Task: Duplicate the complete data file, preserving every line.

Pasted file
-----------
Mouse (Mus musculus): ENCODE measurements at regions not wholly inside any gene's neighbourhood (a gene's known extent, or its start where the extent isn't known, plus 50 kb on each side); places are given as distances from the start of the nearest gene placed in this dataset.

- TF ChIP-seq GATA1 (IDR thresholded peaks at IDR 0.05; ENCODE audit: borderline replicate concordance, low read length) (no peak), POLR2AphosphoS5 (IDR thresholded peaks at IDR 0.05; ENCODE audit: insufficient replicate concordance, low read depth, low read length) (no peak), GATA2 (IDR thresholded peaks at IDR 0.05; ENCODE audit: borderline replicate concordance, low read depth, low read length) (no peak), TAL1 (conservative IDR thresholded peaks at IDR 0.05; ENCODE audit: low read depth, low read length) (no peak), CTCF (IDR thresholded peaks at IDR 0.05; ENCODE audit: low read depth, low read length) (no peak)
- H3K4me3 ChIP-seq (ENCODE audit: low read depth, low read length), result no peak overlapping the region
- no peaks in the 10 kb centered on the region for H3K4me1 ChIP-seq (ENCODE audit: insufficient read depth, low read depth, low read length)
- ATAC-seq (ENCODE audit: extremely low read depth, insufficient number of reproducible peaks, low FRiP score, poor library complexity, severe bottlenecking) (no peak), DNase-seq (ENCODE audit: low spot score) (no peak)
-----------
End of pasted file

Mouse (Mus musculus): ENCODE measurements at regions not wholly inside any gene's neighbourhood (a gene's known extent, or its start where the extent isn't known, plus 50 kb on each side); places are given as distances from the start of the nearest gene placed in this dataset.

- TF ChIP-seq GATA1 (IDR thresholded peaks at IDR 0.05; ENCODE audit: borderline replicate concordance, low read length) (no peak), POLR2AphosphoS5 (IDR thresholded peaks at IDR 0.05; ENCODE audit: insufficient replicate concordance, low read depth, low read length) (no peak), GATA2 (IDR thresholded peaks at IDR 0.05; ENCODE audit: borderline replicate concordance, low read depth, low read length) (no peak), TAL1 (conservative IDR thresholded peaks at IDR 0.05; ENCODE audit: low read depth, low read length) (no peak), CTCF (IDR thresholded peaks at IDR 0.05; ENCODE audit: low read depth, low read length) (no peak)
- H3K4me3 ChIP-seq (ENCODE audit: low read depth, low read length), result no peak overlapping the region
- no peaks in the 10 kb centered on the region for H3K4me1 ChIP-seq (ENCODE audit: insufficient read depth, low read depth, low read length)
- ATAC-seq (ENCODE audit: extremely low read depth, insufficient number of reproducible peaks, low FRiP score, poor library complexity, severe bottlenecking) (no peak), DNase-seq (ENCODE audit: low spot score) (no peak)